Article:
Details are hazy, however, and it would not be the first time that the government has announced a 'mega-deal' that didn't come to fruition (AC Vol 64 No 4, A bridge 100 metres too far). Prospects for Zimbabwe adding value to its lithium ore and other 'green economy' minerals seem slim. Huayou Cobalt, which spent $422m acquiring the Arcadia Lithium Mine in Goromonzi and will invest $300m in building a plant for the first stage of processing lithium, has ruled out producing battery-grade lithium in Zimbabwe as impractical and uneconomic. 

African countries often aim to add value to the natural resources before export; last year, Namibia's mines minister Tom Alweendo said all lithium had to be processed in the country before export, but whether or not this measure will succeed is unknown (AC Vol 63 No 25, Lithium scramble offers temptation). Zimbabwe has not yet set limits on lithium exports. From 40,000 tonnes this year, the commodities firm Trafigura estimates, Africa will produce 497,000 tonnes in 2030, the bulk of it from Zimbabwe.


While officials in Harare scramble to regulate lithium mining, artisanal miners are already digging, with all the disastrous implications for health and safety typical of this method of extraction. 

Artisanal miners in Mberengwa and Bikita say their lithium is purchased by Chinese and Indian buyers, who truck the ore to South Africa, evading customs. They are commonly offered around $125 per tonne, less than half the price they might expect in Harare. 

The police are reported to be cracking down on small-scale exporters, and setting up roadblocks around the mines, but the trucks still get through by avoiding the controls or by bribing officers.  

The artisanal miners' numbers are inflated by the desperate unemployment situation, despite violent confrontations with security forces. At Sandawana Mine, in the southern district of Mberengwa, about 5,000 miners collect ore. 

In November, the police ordered them to clear the area. When Henrietta Rushwaya, president of the Zimbabwe Miners' Federation (ZMF), which claims to represent artisanal miners, visited the area in December, miners threw stones and she had to flee. The police retaliated with water cannon. Later in December, police clashed with miners and arrested an estimated 2,000 people, most of whom were later released without charge.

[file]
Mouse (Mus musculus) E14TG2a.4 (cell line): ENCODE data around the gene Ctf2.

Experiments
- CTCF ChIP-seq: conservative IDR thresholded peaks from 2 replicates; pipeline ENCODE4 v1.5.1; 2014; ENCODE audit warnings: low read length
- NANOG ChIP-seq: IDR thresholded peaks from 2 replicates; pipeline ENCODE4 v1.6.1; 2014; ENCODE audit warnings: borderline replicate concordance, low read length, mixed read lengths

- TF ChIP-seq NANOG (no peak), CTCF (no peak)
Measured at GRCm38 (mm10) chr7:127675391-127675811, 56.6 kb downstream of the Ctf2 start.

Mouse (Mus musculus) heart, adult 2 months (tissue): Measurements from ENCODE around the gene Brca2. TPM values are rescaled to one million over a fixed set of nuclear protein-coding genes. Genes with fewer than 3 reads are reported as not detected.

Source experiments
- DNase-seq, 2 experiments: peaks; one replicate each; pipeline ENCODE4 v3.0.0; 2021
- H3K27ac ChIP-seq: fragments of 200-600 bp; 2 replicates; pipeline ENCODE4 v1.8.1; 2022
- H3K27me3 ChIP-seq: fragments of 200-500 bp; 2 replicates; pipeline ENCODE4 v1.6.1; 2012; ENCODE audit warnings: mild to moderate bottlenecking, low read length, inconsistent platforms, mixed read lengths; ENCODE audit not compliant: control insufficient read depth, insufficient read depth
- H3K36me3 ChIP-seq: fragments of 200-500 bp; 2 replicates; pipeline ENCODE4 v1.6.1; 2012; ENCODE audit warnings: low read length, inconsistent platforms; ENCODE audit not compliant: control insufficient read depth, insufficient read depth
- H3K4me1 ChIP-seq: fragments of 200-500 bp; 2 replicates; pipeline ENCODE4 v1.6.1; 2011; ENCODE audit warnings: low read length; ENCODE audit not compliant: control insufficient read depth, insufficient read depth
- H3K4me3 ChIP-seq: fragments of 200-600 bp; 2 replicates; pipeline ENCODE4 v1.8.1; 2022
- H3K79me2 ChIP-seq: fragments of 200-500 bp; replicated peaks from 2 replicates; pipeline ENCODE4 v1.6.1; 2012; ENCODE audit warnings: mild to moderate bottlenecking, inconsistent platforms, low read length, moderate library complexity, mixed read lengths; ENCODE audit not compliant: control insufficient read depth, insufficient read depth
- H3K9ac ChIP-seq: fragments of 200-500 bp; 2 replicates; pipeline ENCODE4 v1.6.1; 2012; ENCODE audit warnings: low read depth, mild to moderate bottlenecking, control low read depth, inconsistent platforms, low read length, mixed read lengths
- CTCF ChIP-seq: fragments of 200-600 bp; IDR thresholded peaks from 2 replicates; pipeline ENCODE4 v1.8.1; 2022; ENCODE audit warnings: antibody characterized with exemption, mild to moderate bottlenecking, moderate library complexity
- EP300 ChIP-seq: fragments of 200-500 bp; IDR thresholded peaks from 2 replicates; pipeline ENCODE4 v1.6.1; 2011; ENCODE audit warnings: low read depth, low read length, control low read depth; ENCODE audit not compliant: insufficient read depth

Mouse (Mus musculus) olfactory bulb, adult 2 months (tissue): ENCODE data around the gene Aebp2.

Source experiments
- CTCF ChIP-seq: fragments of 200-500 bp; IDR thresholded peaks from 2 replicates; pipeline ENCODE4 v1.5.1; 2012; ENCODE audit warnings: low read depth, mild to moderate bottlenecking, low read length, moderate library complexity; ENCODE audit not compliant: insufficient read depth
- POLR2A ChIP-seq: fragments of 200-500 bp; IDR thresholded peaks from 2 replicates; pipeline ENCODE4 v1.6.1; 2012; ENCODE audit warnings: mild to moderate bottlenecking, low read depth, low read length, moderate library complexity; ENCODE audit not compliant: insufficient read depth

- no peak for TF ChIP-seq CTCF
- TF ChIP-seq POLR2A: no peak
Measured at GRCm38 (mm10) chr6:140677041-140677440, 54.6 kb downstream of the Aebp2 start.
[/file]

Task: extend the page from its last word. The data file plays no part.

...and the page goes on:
Rushwaya, a niece of President Mnangagwa, was caught smuggling six kilogrammes of gold to Dubai in her hand baggage in 2020, it was widely reported at the time. 

She has cut a deal with the new owners of Sandawana, Kuvimba Mining House, whereby only her ZMF artisanal miners will be authorised to collect and sell lithium ore in the area. Civil society groups that have supported artisanal mining communities during the diamond rush and the battles over gold-mining are concerned that the potential for violence is high. The politicised militias that controlled the extraction and sale of artisanal gold over the past decade could easily try to take over the lithium zones too.  

The government declared that Sandawana Mine was owned by Kuvimba Mining House in December 2020. Kuvimba's governance structure is opaque, but it appears that 65% is owned by the state and 35% by private investors. The state shares are held by a number of parastatals and government companies, among them Datvest Nominees, an asset management division of the Commercial Bank of Zimbabwe (CBZ), which is allegedly owned by the economic kingpin of Zimbabwe's dodgy deals, Kudakwashe Tagwirei (AC Vol 63 No 7, Sanctioned mogul adds steel to portfolio). Earlier in 2020, Sandawana was purchased by Landela Investments, one of Tagwirei's main investment companies, which went on a mining company acquisition spree two years ago (AC Vol 62 No 3, Tagwirei's hold on gold).

Like all Zimbabwe's other mineral resources, Harare's political pundits and mining experts agree, any lithium boom the country experiences is only likely to profit ZANU-PF high-ups, and remain largely within the informal economy, with no trickle-down effect and limited benefit to the national treasury through taxation.